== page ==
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LETTER TO THOMAS BUCK.

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Chesire, Oct. 25, 1831.

MY GOOD OLD FRIEND: – Your friendly letter of the 30th of August came save to hand in due time. While the young are looking forward in hopes of brighter scenes, the old are retrospecting past events; your letter reminds me of days and circumstances long past. The last time I saw you, was at Waterlick, April 1790. At your meeting-house I preached from a text that has been of use to me until this moment; it was “God be merciful to me a sinner.” The confession is yet true with me, and the prayer of it has been answered until now. I have been travelling and preaching from that date until the present, through infirmity of flesh and heaviness of spirit; but, have never risen to that sublime state of wisdom and zeal, which I anticipated at my beginnings. I have had my summers and winters, praises and reproaches, prosperity and adversity; and, having attained the help of God, I remain until this time enjoying good health. My heaviest trials have been of that character, that a communication of them to others, (if indeed that could have been done,) would only have added to their weight, so that the darkest part of the way I have had to walk alone.

I have seen a number of religious revivals within the limits of my ministration, and at this present time there is a shower falling in these parts. I have lately baptized forty, and others stand waiting. How it may appear to the solemn line of spectators, on the banks of the water, to see an old man, whose locks have been frosted with seventy-seven winters, baptizing without any inconvenience, I cannot say; to himself there is a solemn pleasure. I never baptized more than twenty-four persons at one time, and abundance of times no more than one; and, as I have baptized one thousand five hundred and twelve in all, I judge that I have been in the water for baptism more times than any man in the United States.

The excitement of Campbellism and anti-masonry, does not rage in this section of the country, but the missionary principle has strong advocates and bold opponents; whether one will completely triumph over the other, or whether there will be a settled division, I cannot determine. Without any aid from missionary boards or funds, I have followed the missionary work fifty-seven years; in which time I have travelled a distance that would girdle the globe four times, and still have health and spirit to persevere.

In many revivals of religion that I have seen, something singular (in extraneous forms) has always been seen, so that no two of them have been alike; nor is to be wondered at, when we consider the infinite means in Jehovah, and the constant changes in the fashions of the world. Taking my own judgment for a standard, some revivals are much more pure than others. The present excitement among us has many muddy appendages; such exertions are made by many, to unite the exertions of natural powers with the energies of grace, as are not common. When souls boast alone in the Lord, the humble hear thereof and are glad; but, when they are in the Lord, the humble hear thereof and are glad; but, when they are taught to boast of any thing else, the humble are sad. I confess that I have not acquired the art of welding cold iron and hot together. But we should always make allowances for the difference that exists between the wisdom and truth of God, and the weakness and corruptions of men.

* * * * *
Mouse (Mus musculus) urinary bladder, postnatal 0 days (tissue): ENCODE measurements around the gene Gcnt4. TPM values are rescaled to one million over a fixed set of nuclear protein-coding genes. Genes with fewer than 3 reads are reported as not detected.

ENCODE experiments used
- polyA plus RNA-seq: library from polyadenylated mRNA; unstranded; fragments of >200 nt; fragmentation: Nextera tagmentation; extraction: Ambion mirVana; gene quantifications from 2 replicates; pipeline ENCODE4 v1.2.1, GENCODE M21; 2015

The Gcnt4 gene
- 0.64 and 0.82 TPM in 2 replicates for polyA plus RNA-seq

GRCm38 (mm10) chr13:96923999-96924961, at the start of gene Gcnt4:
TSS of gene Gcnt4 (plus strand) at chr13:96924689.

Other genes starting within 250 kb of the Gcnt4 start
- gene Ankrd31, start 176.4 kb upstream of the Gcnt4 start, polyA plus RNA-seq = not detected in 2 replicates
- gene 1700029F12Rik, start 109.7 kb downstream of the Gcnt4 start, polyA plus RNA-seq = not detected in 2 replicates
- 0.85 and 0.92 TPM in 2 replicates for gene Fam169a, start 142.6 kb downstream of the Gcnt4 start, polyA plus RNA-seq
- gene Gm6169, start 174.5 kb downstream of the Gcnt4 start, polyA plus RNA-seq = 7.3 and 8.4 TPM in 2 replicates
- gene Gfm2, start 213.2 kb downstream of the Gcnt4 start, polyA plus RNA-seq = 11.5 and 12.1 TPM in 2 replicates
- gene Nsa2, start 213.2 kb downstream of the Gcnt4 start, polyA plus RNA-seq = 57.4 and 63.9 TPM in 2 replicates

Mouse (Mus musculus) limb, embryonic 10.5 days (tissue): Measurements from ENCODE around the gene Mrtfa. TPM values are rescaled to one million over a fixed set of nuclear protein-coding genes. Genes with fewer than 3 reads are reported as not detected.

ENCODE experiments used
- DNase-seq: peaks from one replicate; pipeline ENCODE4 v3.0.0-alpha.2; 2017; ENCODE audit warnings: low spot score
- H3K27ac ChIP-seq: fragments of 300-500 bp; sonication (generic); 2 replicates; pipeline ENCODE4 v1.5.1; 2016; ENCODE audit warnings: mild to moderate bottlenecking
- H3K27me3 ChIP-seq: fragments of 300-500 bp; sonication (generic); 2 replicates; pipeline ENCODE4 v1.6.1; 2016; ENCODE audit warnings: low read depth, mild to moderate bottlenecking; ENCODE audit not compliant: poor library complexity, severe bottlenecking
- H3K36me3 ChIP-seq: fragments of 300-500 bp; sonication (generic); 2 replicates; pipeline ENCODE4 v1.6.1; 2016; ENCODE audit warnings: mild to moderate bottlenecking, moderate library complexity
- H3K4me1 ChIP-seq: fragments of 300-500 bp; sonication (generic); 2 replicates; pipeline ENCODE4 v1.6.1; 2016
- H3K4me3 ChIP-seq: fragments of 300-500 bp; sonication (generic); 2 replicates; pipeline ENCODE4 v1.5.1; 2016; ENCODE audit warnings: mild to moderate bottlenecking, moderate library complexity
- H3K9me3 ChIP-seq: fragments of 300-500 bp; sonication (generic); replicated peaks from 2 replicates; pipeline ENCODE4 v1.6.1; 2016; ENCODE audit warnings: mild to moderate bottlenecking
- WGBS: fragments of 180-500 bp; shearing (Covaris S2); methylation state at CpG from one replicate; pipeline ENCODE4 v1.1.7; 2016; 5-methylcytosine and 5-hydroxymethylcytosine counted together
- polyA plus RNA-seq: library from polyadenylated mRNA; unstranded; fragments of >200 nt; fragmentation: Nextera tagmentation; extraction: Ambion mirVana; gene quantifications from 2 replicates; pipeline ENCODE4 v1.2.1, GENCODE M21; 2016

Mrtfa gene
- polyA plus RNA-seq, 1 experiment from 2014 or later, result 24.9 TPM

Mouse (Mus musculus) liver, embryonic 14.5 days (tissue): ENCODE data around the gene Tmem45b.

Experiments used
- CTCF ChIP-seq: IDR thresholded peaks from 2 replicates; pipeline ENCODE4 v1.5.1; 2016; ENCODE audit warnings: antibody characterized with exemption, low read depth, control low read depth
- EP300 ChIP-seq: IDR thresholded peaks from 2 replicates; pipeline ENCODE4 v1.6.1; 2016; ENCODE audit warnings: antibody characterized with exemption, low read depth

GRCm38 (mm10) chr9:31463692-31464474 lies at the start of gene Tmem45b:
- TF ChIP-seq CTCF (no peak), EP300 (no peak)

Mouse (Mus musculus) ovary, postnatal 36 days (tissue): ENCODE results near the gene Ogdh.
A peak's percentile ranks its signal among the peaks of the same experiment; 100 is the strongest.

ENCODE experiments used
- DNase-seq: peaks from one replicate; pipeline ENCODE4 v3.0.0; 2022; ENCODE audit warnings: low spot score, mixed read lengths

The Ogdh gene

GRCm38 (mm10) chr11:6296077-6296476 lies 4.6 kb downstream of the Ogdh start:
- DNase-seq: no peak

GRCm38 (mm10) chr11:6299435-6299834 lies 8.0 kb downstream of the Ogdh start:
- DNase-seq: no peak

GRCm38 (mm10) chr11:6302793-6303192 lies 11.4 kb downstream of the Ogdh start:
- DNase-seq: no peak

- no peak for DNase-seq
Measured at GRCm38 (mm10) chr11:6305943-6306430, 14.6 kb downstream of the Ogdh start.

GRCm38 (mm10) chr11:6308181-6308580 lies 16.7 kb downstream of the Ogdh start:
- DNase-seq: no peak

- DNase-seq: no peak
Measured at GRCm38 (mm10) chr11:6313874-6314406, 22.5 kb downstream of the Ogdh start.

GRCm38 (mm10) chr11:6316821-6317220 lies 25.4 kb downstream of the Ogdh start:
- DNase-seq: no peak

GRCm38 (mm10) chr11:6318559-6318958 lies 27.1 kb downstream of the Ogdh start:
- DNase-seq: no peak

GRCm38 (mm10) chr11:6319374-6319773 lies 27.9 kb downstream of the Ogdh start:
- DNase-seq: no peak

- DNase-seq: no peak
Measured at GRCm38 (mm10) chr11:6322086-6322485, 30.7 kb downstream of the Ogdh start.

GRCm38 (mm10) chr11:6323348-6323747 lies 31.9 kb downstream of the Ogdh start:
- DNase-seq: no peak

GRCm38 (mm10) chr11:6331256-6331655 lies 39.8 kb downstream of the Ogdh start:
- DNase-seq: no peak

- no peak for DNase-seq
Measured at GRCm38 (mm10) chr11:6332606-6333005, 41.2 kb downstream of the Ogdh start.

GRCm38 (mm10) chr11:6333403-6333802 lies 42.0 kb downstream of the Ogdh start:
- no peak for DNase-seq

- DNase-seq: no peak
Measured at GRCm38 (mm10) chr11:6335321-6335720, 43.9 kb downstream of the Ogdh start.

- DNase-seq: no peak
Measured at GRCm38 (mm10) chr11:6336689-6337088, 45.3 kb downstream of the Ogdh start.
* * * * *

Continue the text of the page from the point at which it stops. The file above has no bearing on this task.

He who is so fearful of gathering chaff that he will not reap, will certainly fail in gathering wheat.

You inform me that all the old preachers are dead, or past labor, and that a new set have risen up in their stead. It is to be hoped that the young will improve upon the old, by shunning their defects and imitating their virtues. Preachers should always be little enough for the meek and lowly Jesus, who made himself of no reputation. A great preacher of the gospel of humiliation and self-abasement, is a monstrous character. Be ye not called Rabbi – be servant of all – be thou an example to believers – let nothing be done through strife and vain-glory, etc.; are admonitions that I daily need, and perhaps my young brethren may need the same.

The invitations which you gave me to come and visit Virginia, is full of Christian politeness. The kind reception and good success I have had among the people of Virginia, has endeared the very name to me; nor have I known a minute for forty years, that my attachment to the place and people has been chilled. My age forbids me to comply with your request, by my will says, “go,” and which will finally prevail will be decided in the course of next summer. The wife of my youth is yet living; we have lived together in connubial relation fifty-five years. We have nine children, seven of whom have made a profession of religion.

I try to preach about four times a week in average. My health and strength will admit of travelling twelve miles, and preaching every day. In this course of life I have been announcing Christianity for more than fifty-seven years, having more reverence for that preaching which shows how the Lord draws sinners, than I have for that which shows sinners how to rive the Lord.

The salutation of John in my own hand,

JOHN LELAND

THOMAS BUCK, Esq., Frederic Co., Virginia

The Writings of the Late Elder John Leland
Pages 616 – 617